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In my previous post, it seems I misunderstood Jastonite’s post as an attack on Keynesian economics, when he meant simply to make the point that a job is a cost to be avoided rather than a benefit to be realized. I disagree, and I think this goes a long way to explaining why so I’ll outsource (irony duly noted) my rebuttal and instead address some other points.

Jastonite provides an example of a hypothetical factory that can choose to locate itself in either Mexico or Texas. In his example, all things are considered equal except that the Mexico sit would be cheaper. He argues that it is thus the superior choice because costs can be reduced and thus the Texans that buy the product will have more money left at the end of the day, and there are other employment opportunities in Texas anyways, they didn’t need the jobs. He goes on:

If it still feels wrong, replace the work Mexico with Arizona. Does it feel better now? How about replacing the word Mexico with Houston and the word Texas with Dallas? I understand there is an emotional attachment to jobs.

There is, of course, an emotional attachment to jobs, and for very good reason. But, the changing of Mexico to Arizona is important for plenty of non-emotional reasons as well. One of those is mobility. Our unemployed Texan friend will face a lot of very high barriers if she wants to work at the plant in Mexico. She will probably have to stop being a US citizen, and maybe she doesn’t speak Spanish, for example. But if the plant is located in Arizona, these are not problems. It is far simpler to move from one US state to another US state than from the US to Mexico (As an aside, this phenomenon was largely responsible for the comparatively impressive economic situation in Texas that Rick Perry never shut up about).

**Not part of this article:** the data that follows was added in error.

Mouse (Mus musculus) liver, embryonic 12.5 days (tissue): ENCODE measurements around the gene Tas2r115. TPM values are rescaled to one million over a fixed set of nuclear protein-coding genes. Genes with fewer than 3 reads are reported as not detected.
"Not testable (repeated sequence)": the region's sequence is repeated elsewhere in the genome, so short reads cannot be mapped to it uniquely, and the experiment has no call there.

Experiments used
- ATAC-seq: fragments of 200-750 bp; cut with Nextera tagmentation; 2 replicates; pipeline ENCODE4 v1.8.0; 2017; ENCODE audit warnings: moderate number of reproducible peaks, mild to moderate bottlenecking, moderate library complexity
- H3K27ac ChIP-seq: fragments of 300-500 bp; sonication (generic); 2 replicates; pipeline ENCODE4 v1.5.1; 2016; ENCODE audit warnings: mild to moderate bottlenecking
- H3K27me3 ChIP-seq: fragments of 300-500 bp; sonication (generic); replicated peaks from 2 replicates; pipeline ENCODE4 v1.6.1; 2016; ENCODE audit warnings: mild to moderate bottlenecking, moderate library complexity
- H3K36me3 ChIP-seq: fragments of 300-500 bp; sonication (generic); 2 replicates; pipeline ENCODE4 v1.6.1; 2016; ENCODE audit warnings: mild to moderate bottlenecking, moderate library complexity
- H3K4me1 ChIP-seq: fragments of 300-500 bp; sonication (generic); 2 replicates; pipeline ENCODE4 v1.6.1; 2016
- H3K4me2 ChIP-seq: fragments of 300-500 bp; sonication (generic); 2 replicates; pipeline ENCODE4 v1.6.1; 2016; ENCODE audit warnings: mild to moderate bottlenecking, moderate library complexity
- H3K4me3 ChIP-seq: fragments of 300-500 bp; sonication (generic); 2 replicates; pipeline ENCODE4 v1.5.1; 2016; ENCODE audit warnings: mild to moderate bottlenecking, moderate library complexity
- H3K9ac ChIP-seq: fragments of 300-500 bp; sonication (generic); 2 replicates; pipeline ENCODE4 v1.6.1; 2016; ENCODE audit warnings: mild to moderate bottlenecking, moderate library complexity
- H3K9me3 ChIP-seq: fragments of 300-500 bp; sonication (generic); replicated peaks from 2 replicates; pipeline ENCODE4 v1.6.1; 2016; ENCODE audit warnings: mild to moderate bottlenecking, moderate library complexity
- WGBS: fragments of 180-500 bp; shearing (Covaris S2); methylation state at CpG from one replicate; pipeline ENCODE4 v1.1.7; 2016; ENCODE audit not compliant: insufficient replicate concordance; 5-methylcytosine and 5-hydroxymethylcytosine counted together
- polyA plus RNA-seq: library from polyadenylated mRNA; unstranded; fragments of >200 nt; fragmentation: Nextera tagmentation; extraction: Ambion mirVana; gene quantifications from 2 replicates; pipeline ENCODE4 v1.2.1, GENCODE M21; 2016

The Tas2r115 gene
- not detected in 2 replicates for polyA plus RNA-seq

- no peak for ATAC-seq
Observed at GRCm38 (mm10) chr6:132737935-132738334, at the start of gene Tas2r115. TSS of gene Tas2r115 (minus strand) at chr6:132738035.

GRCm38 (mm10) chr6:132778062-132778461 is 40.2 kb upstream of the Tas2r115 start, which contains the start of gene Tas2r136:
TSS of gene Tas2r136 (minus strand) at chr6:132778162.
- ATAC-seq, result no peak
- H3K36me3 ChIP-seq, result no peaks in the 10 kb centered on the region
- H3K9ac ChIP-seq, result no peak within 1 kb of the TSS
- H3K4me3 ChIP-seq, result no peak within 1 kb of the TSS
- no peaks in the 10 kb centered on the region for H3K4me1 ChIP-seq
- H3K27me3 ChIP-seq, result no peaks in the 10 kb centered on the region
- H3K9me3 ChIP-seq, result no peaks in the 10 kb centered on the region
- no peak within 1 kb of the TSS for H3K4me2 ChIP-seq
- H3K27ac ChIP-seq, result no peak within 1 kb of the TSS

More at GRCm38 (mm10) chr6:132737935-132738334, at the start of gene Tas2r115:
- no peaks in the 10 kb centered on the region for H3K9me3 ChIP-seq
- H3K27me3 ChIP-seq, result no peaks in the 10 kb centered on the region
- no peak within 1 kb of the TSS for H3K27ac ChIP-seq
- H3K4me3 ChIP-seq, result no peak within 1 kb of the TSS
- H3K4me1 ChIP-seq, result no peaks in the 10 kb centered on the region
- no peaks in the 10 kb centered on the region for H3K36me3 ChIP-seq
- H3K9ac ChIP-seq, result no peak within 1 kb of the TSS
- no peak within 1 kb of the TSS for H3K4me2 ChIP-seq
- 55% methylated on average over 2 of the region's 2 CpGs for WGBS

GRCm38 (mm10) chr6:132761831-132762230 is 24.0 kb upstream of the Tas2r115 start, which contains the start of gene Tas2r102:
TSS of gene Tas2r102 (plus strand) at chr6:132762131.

Next, Jastonite asks:

Does zero percent unemployment sound good? Maybe at first glance, but how does one start a business in that world? Presuming that everybody is doing something productive, the entrepreneur would have to convince people with existing jobs to quit and join him. That would mean the other business that lost its employees would have to cut back on production, potentially closing down. Wouldn’t it be hard to take a risk bringing something new to market?

Well, I agree. Zero percent unemployment is absolutely not a good thing, and for the very reason that Jastonite mentions. But high unemployment, as we are currently experiencing, is not a good thing either. We should do something about it.

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After I wrote this last night, I came across Chait making basically the same point, but a bit more coherently:

Pete Peterson, an investor and longtime fiscal hawk, has devoted more than a half-billion dollars to lobby for a bipartisan debt-reduction agreement, funding a vast network of centrist anti-deficit activists, like the Concord Coalition, the Committee for a Responsible Federal Budget, and an organization called “the Campaign to Fix the Debt,” all of which have pounded a national drumbeat warning against the perils of the fiscal cliff. “Rhetoric won’t fix the debt, action will,” warns a statement by Fix the Debt. A “solution to the nation’s fiscal crisis,” scolded the Washington Post editorial page, which closely echoes the views of the Peterson network, “can be implemented only if Republicans and Democrats hold hands and jump together.” This is all utterly wrong. Bipartisan agreement is not necessary to fix the debt. Nothing is necessary to fix the debt. It is as if the network of activists, wonks, business leaders, and Beltway elder statesmen who have devoted themselves to building cross-party support for a deficit deal have grown more attached to the means of bipartisanship than to the ends for which it was intended. The budget deficit is a legislatively solved problem. It is, indeed, an oversolved problem.

Exactly. People are far more interested in seeming responsible and bipartisany than in actually doing anything. It should also be noted that the last time we had a balanced budget, conservatives screamed bloody murder that we were being grossly overtaxed and blew massive holes in the federal budget via huge tax cuts. Obsessing over the deficit ignores past experience, present reality, and future needs. It’s an entirely manufactured crisis and it has paralyzed us for years. It would all be kinda funny in its absurdity, if it weren’t so tragic.

edit: added link